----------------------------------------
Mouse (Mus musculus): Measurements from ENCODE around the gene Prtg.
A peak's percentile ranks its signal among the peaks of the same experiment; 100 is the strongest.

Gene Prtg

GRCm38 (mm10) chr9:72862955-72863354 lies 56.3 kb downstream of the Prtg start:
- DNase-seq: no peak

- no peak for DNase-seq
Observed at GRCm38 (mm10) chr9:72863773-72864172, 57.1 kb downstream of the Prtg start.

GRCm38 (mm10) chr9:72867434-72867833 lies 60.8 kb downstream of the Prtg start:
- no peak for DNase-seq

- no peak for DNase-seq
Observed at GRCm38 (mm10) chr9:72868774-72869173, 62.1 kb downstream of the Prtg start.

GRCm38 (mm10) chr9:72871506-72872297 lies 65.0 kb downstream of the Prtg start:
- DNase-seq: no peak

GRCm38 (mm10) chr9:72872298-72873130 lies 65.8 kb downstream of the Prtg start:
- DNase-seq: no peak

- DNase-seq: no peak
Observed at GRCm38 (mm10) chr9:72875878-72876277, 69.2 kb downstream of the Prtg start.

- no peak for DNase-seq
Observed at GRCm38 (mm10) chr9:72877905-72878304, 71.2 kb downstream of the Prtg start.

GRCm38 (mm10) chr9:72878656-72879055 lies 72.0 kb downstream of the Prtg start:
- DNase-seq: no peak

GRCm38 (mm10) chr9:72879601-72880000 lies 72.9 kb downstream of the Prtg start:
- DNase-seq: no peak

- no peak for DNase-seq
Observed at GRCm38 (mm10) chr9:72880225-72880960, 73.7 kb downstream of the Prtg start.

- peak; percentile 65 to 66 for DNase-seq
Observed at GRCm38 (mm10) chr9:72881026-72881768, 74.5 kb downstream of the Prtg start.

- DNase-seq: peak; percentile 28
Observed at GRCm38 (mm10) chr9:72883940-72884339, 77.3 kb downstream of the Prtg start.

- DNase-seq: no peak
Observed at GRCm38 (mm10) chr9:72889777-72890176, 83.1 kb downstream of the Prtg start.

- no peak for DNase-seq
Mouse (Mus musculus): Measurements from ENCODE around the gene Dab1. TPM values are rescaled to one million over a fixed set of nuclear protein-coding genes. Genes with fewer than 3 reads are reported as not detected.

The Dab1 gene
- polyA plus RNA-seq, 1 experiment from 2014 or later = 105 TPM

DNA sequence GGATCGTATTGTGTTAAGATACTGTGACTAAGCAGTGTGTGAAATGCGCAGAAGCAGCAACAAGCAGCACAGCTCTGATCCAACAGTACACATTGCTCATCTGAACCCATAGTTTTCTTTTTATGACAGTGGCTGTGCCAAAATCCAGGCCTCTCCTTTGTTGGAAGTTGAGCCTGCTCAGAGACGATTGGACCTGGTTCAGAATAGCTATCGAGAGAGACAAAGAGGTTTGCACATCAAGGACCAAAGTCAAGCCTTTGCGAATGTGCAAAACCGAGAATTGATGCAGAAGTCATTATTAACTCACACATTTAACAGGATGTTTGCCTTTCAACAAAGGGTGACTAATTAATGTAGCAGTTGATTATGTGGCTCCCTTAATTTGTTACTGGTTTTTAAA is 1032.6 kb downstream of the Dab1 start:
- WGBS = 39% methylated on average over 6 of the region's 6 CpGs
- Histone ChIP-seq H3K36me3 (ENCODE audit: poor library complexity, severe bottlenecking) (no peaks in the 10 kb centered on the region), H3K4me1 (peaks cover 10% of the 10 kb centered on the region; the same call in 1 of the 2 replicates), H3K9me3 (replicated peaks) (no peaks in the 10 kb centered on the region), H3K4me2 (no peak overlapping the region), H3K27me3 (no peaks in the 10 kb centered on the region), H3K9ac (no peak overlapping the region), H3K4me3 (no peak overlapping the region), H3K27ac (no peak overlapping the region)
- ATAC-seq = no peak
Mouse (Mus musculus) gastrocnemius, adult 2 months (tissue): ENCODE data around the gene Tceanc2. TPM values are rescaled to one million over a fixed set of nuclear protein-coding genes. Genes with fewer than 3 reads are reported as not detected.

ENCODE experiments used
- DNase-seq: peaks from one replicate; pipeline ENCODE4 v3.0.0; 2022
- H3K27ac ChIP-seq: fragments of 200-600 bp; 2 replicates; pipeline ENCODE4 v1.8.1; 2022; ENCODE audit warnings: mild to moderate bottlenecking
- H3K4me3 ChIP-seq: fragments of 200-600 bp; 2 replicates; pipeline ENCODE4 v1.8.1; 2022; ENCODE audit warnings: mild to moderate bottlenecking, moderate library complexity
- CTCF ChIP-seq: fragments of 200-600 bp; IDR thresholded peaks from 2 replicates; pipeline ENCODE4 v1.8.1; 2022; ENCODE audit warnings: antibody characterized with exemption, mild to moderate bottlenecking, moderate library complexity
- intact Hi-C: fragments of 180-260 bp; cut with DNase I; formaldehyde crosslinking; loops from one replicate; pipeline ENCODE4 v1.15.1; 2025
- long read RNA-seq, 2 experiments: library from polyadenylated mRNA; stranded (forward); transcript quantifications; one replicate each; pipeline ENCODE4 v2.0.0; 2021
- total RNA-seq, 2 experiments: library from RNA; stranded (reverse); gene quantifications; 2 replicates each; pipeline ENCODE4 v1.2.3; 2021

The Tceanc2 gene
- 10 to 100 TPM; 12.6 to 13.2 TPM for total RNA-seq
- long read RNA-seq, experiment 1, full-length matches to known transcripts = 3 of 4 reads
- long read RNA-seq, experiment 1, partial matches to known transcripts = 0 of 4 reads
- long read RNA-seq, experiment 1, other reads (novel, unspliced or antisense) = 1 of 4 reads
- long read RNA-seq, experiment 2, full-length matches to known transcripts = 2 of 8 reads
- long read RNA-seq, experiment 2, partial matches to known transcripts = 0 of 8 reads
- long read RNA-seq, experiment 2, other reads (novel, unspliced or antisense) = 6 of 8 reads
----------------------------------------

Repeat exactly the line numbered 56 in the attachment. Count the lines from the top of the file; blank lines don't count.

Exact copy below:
- long read RNA-seq, experiment 2, other reads (novel, unspliced or antisense) = 6 of 8 reads